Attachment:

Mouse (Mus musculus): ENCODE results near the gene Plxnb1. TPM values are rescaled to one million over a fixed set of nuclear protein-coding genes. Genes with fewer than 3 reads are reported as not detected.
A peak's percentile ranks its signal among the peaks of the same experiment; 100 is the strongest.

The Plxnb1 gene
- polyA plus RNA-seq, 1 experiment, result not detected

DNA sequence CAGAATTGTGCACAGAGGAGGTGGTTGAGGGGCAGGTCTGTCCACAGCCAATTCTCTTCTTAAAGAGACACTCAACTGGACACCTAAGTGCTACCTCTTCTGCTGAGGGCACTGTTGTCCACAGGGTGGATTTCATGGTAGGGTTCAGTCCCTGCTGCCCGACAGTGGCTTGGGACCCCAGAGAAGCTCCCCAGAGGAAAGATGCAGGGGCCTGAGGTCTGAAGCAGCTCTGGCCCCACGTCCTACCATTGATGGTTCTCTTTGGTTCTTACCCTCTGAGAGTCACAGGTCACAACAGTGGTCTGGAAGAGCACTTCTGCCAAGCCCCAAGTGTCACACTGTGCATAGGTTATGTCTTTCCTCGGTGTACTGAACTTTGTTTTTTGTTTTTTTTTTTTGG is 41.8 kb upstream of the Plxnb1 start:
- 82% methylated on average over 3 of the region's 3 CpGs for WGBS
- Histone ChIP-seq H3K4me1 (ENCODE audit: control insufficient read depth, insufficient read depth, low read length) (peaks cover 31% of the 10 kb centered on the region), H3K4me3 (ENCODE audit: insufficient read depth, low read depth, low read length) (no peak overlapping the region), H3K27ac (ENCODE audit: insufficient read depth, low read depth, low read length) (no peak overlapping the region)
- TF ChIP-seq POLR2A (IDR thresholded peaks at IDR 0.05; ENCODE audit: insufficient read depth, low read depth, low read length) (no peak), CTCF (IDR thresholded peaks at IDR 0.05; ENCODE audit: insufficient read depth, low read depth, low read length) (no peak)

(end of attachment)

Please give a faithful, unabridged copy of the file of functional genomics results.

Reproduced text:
Mouse (Mus musculus): ENCODE results near the gene Plxnb1. TPM values are rescaled to one million over a fixed set of nuclear protein-coding genes. Genes with fewer than 3 reads are reported as not detected.
A peak's percentile ranks its signal among the peaks of the same experiment; 100 is the strongest.

The Plxnb1 gene
- polyA plus RNA-seq, 1 experiment, result not detected

DNA sequence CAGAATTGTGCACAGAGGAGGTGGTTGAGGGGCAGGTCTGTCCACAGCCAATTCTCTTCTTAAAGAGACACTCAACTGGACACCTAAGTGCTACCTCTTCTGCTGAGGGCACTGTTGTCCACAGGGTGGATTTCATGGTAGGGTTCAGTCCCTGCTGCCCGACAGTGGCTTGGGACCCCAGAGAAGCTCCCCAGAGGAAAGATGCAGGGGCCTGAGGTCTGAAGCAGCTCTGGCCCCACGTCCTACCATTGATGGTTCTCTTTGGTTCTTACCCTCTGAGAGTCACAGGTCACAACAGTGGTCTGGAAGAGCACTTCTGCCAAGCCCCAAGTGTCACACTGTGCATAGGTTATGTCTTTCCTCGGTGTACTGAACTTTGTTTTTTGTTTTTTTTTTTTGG is 41.8 kb upstream of the Plxnb1 start:
- 82% methylated on average over 3 of the region's 3 CpGs for WGBS
- Histone ChIP-seq H3K4me1 (ENCODE audit: control insufficient read depth, insufficient read depth, low read length) (peaks cover 31% of the 10 kb centered on the region), H3K4me3 (ENCODE audit: insufficient read depth, low read depth, low read length) (no peak overlapping the region), H3K27ac (ENCODE audit: insufficient read depth, low read depth, low read length) (no peak overlapping the region)
- TF ChIP-seq POLR2A (IDR thresholded peaks at IDR 0.05; ENCODE audit: insufficient read depth, low read depth, low read length) (no peak), CTCF (IDR thresholded peaks at IDR 0.05; ENCODE audit: insufficient read depth, low read depth, low read length) (no peak)